Native Arkansas Trees & Plants

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Located just above Louisiana with its eastern edge bounded by the Mississippi River, Arkansas spans U.S. Department of Agriculture plant hardiness zones 6b through 8a. The state has two natural main divisions, the northwestern highlands and the southeastern lowlands. The mountainous highlands contain hardwood forests. The lowland terrain, some of which is also forested, is flat to rolling. A wide variety of Arkansas' native plants are suitable garden subjects.

The view of a forested valley from a cliff in Arkansas.
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In spring, Arkansas' woodlands are alight with showy pink and white flowers produced on two smaller-sized, usually multitrunked trees. Recreate this display in your garden by planting pink-flowered eastern redbud (Cercis canadensis), hardy in USDA zones 4b through 9a, and flowering dogwood (Cornus florida), hardy in USDA zones 5 through 9a, with white flowers. These deciduous trees fall into the range of 20 to 35 feet tall. Both bloom before leaves emerge in the spring. Redbud's glossy, heart-shaped leaves turn yellow in fall. Dogwood provides red to red-purple fall leaf color and clusters of bright red fruits. There are a number of dogwood cultivars with white to pink flowers.

A close-up of white dogwood blossoms with a pink variety flowering in the distance.
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Useful for softening fences, walls, trellises and arbors, deciduous vines provide summer shade and winter sun. American wisteria (Wisteria frutescens), growing in USDA zones 5 through 9, inhabits native streamsides and thickets. Provide full sun for better production of the pendant clusters of showy, fragrant, purple flowers. American wisteria reaches 15 to 30 feet tall but doesn't have aggressive growth. For a vine with fall interest, virgin's bower (Clematis virginiana) reaches 12 to 20 feet tall and 3 to 6 feet wide in USDA zones 3 through 8. Starry-looking, fragrant white fall flowers are followed by showy, plume-like seed clusters that form on female flowers.

Purple wisteria hanging from a rustic trellis.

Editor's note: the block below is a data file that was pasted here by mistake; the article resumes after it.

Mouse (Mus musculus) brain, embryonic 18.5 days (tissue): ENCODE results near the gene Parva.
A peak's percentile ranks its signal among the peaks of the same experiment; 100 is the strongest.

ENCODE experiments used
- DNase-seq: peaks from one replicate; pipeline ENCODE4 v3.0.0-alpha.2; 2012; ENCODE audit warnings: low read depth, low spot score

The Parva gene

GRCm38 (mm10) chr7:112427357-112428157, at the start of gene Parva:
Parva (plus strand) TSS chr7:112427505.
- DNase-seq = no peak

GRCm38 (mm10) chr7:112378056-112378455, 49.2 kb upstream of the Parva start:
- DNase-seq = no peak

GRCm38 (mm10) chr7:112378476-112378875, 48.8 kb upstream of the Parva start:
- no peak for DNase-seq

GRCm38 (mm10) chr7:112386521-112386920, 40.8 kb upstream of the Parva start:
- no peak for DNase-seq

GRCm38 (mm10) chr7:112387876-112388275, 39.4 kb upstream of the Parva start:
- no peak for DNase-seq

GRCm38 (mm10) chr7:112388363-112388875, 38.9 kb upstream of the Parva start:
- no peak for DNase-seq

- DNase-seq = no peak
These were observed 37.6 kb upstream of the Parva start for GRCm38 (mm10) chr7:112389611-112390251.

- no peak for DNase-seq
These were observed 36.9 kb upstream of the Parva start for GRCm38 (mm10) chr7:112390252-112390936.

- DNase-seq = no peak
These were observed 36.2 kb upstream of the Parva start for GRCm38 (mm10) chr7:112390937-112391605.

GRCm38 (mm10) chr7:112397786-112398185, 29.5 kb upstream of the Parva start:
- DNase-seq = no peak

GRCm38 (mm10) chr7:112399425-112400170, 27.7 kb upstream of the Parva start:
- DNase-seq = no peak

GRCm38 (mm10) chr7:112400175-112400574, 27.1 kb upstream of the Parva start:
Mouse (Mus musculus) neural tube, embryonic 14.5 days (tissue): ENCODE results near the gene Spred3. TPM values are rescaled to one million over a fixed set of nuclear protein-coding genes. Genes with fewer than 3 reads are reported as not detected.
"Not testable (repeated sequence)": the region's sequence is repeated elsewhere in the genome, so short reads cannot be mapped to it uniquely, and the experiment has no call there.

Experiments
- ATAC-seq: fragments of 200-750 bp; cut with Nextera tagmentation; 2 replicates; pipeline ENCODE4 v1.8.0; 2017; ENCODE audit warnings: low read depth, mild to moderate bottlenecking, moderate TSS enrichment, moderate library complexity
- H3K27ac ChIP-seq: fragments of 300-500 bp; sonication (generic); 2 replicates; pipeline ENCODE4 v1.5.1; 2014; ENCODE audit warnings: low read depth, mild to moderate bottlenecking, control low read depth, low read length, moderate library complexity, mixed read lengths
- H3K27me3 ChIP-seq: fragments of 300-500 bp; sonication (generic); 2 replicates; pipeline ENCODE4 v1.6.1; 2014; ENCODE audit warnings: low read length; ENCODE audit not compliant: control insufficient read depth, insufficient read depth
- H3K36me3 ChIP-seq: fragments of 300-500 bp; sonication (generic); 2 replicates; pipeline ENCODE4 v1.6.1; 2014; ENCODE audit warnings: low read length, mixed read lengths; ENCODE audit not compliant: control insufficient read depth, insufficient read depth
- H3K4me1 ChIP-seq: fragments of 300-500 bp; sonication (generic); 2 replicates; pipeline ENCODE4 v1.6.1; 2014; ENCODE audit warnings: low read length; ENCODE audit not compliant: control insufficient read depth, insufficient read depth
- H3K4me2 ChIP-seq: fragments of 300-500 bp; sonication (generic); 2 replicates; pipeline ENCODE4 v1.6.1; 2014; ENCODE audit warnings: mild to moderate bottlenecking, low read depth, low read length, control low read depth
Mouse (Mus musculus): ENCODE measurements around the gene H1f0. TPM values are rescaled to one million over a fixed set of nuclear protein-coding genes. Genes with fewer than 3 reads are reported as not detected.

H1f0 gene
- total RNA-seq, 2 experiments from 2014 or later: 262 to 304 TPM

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Many sunflower family plants have flower heads that contain numerous individual small flowers. Showy ray petals surround a central disc that has many, small, tubular flowers. A perennial wildflower with purple ray petals and a conspicuous, cone-shaped disc, purple coneflower (Echinacea purpurea) grows in full sun and blooms all summer and fall, attracting butterflies and bees. Drought tolerant once established, the plant grows 3 to 6 feet tall and 1 to 3 feet wide in USDA zones 3 through 8. With smaller flowers, spreading aster (Symphotrichum patens) inhabits open woods and thickets, growing in sun or partial shade. Hardy to USDA zones 4 through 8, the 3-foot-high branching plant's abundant blue- to violet-rayed flowers occur in late summer and fall. Plant spreading aster in well-drained, average soil.

Purple coneflowers lining a paved walkway in a park.
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The bright red spire of brilliant red flowers on the cardinal flower (Lobelia cardinalis) draws the eye as well as the hummingbirds. Inhabiting moist soils along streams and in low woodlands, cardinal flower needs rich, moist-to-wet soils. Locate plants in full sun in cool areas and partial shade in warmer areas. Hardy in USDA zones 3 through 9, cardinal flower grows 4 feet tall by 2 feet wide. For a lower-growing plant 1 to 2 feet tall and wide, eastern beebalm (Monarda bradburiana) has showy, pink-to-white, spotted flowers arranged in a whorl around the stem. The tubular flowers offer nectar to butterflies and hummingbirds throughout the summer. Eastern beebalm is native to dry, open woodlands and glades. It prefers well-drained soils and either sun or part shade. Aromatic leaves are fragrant when handled.

A cluster of red Eastern beebalm wildflowers.
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